Nitric oxide therapy is an effective, FDA-approved method to treat conditions like hypoxic respiratory failure with pulmonary hypertension in newborns ages 34 weeks and older.

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Newborns with respiratory conditions like hypoxic respiratory failure with pulmonary hypertension are often given nitric oxide therapy. The newborn inhales the treatment through a ventilator, a machine that helps the baby breathe.

Nitric oxide therapy is an effective and low risk way to open up the blood vessels in the lungs and improve oxygen levels.

In this article, we look closely at nitric oxide therapy, why a newborn might need it, how the treatment is given, its benefits, possible risks, and when nitric oxide therapy should be avoided.

Nitric oxide therapy is used to help full-term (or almost full-term) newborns with specific respiratory conditions breathe more easily. The treatment consists of giving newborns an inhaled form of nitric oxide (NO), a substance often used to open or dilate blood vessels in the lungs (pulmonary vasodilator).

Inhaled pulmonary vasodilators are primarily used to treat pulmonary hypertension and have been shown to improve oxygenation, decrease inflammation, and protect cells from damage. They open up the blood vessels in the lungs so oxygen can flow more easily.

In 1999 and again in 2019, the Food and Drug Administration (FDA) approved nitric oxide therapy for use in newborns ages 34 weeks or older with hypoxic respiratory failure linked to pulmonary hypertension.

This treatment is meant to improve oxygen levels in infants experiencing these conditions and reduce extracorporeal membrane oxygenation (ECMO) therapy.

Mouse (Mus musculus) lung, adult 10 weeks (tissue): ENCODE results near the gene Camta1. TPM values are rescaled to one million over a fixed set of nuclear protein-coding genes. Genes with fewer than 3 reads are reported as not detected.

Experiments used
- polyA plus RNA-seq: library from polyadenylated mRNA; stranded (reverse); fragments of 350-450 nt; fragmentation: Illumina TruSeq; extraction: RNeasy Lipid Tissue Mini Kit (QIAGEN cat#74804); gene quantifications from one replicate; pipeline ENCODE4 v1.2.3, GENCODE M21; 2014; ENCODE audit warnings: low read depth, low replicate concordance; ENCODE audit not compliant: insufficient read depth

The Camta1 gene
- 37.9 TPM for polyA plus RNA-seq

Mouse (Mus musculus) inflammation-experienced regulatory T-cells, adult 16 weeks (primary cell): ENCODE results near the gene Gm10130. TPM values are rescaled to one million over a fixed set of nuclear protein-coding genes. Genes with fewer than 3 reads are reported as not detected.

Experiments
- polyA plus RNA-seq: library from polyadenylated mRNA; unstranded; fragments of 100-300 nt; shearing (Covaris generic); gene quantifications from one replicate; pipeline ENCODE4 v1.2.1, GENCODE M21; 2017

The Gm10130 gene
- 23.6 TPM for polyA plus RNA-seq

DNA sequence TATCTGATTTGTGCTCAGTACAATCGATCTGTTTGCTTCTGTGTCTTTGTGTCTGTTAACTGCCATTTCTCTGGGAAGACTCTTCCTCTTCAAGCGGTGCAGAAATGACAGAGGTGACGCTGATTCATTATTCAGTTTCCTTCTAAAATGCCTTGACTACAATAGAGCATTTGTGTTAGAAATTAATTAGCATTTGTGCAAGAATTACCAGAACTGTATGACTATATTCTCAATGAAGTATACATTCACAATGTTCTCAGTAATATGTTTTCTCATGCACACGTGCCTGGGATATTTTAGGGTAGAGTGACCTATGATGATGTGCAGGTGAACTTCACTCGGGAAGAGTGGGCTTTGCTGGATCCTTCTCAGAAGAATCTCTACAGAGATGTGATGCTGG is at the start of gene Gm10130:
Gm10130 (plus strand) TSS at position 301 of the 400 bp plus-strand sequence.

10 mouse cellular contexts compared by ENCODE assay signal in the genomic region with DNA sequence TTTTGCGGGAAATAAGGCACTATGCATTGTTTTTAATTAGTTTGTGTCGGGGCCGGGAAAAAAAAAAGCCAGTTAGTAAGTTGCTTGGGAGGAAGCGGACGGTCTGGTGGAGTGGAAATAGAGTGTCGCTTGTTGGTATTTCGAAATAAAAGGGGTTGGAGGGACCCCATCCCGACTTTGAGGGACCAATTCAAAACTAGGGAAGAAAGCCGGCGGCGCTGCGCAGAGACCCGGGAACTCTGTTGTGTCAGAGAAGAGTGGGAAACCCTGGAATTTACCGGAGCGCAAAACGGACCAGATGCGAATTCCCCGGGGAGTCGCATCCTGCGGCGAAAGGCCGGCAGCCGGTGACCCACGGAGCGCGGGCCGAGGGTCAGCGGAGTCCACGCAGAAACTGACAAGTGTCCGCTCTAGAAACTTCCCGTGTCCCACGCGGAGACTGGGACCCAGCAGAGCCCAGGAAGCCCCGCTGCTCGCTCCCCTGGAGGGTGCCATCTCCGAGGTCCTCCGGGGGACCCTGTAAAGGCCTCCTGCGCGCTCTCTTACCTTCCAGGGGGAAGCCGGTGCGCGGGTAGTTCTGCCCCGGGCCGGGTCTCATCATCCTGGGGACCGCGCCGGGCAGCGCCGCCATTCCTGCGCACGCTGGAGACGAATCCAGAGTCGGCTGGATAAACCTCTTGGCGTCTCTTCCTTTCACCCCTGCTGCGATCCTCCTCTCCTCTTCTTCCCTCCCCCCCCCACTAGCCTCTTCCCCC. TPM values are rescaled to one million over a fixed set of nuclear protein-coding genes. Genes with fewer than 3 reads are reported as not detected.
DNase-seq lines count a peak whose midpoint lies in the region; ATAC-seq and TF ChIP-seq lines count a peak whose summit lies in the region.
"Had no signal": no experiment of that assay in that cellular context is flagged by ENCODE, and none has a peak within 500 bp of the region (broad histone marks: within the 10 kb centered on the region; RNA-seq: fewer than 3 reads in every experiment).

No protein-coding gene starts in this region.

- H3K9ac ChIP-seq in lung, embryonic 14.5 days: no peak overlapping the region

Here’s what to know about the two conditions that nitric oxide therapy in newborns is used to treat:

Persistent pulmonary hypertension

Persistent pulmonary hypertension is a life threatening condition in which a newborn’s lungs aren’t working correctly. As a result, the infant does not get enough oxygen.

Hypoxic respiratory failure

Hypoxic respiratory failure (HRF) in newborns is a serious respiratory illness characterized by not having enough oxygen in the blood due to problems with the respiratory system.

Before receiving nitric oxide therapy, your newborn’s healthcare team will make sure your baby is a good candidate. This may involve giving your baby various tests, such as an echocardiogram, to rule out specific heart conditions.

Nitric oxide is delivered to a newborn through a ventilator system. The ventilator is attached to a tank of nitric oxide. A small tube is gently placed in the infant’s trachea, which delivers the nitric oxide to the lungs.

The recommended dosage for nitric oxide therapy is 20 ppm. The treatment is continued for a maximum of 2 weeks until the newborn’s condition has improved.

At that time, a weaning period begins, in which the dose of nitric oxide is gradually decreased. As the newborn is weaned from nitric oxide, their condition is continually monitored to ensure that they are getting enough oxygen.

Nitric oxide therapy for newborns has shown to be an effective and quick way to treat pulmonary hypertension and hypoxic respiratory failure.